More particularly, and consistent with the present invention, sending errors occurring at the input and in the network to the client may be accomplished in two ways, tunneling and forwarding. The steps associated with an exemplary method of tunneling errors are illustrated in
The aggregate is then transmitted to one or more intermediate NEs. At each intermediate NE, B2 values are calculated for each STS in the aggregate and XOR'd 134 with the associated received B2. The result is XOR'd 134 with associated tunneled B2 errors to get new B2 errors. The new B2 errors are tunneled back 136 into the same unused/undefined aggregate TOH locations, and the aggregate is transmitted. At a terminating or receiving element, such as a TDM consistent with the invention, B2 values for each STS are again calculated and XOR'd 138 with the associated received B2s. The result is XOR'd 138 with associated tunneled B2 errors to get new B2 errors. The new B2 errors are tunneled back 140 into the same unused/undefined aggregate TOH locations, and the aggregate is transmitted. At a terminating element, the tributaries are then de-interleaved from the aggregate. The B2 associated with each STS in the tributary is calculated and XOR'd 142 with the associated tunneled B2 errors to get new B2 errors. The new B2 errors are inserted into the associated tributary B2 locations 142. The resulting tributary B2s thus identify all errors entering the network and all errors occurring within the network.
Error forwarding is an alternative method of sending errors along a network consistent with the invention. Error forwarding includes calculating a received B2 and comparing it against a received B2 in a manner similar to that described above relative to error tunneling. A main difference in error forwarding is that the masks are XOR'd into the aggregate B2 locations instead of in tunneled locations. As illustrated for example in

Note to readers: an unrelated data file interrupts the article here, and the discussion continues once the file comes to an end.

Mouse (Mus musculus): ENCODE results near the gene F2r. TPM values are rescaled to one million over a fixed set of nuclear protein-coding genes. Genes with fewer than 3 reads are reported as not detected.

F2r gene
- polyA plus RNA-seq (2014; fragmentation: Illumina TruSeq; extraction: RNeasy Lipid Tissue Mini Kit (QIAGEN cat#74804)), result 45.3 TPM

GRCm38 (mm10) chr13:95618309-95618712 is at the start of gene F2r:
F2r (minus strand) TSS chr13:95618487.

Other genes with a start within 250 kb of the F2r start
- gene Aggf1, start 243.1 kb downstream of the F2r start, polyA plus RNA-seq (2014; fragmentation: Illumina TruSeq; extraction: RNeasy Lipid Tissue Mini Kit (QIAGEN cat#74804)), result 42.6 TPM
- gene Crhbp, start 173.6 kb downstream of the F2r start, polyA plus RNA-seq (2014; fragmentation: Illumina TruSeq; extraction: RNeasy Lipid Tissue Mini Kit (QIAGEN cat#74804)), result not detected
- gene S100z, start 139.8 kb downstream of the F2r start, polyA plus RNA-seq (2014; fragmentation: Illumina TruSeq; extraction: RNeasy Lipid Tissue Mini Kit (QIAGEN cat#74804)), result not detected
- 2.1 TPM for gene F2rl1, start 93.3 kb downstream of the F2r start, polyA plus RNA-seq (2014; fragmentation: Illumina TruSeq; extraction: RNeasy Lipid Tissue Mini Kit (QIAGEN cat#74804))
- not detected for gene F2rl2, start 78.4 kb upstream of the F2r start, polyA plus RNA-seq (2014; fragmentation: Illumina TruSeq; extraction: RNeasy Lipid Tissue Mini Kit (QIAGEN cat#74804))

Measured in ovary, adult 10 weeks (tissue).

At an intermediate NE, each B2 is calculated for the received data and XOR'd 152 with the received B2's. The result of the XOR gives a new B2 mask identifying all errors between the transmitting element and the receiving NE, as well as transmitted errors. When transmitting from an intermediate node, the transmitted frame is created and B2s are calculated for each STS and XOR'd 154 with the associated received B2 masks. The XOR operation produces new B2 that are inserted 156 into the associated aggregate B2 locations in the frame to be transmitted. This process continues 158 all the way through to the receiving tributaries, which receive B2s identifying all errors occurring within the network and all errors supplied to the network.
Although the above description of tunneling and forwarding has been described in connection with B2 bytes, it is to be understood that both methods have equal applicability to B1 and B3 error bytes. For example, in each of the above-referenced error forwarding methods, the error information may be detected at an upstream device may be inserted in the downstream aggregate at an associated location. For example, B1 BIP errors detected at an upstream device such as a TDM Mux could be inserted in the downstream signal in the B1 byte location. A downstream device such as a TDM mux would then view the received B1 location as error forwarding information instead of B1 BIP information. Also, B2 BIP errors detected at an upstream device such as a TDM Mux could be inserted in the downstream signal in the B2 bye location. A downstream device such as a TDM mux would then view the received B2 location as error forwarding information instead of B1 BIP information. If the upstream device is a TDM, then the B2 errors received for each tributary could be placed in the B2 locations associated with the tributary by interleaving the tributary B2 locations. The downstream device would de-interleave the B2 locations and associate B2 BIP errors only with the associated tributaries.
Turning now to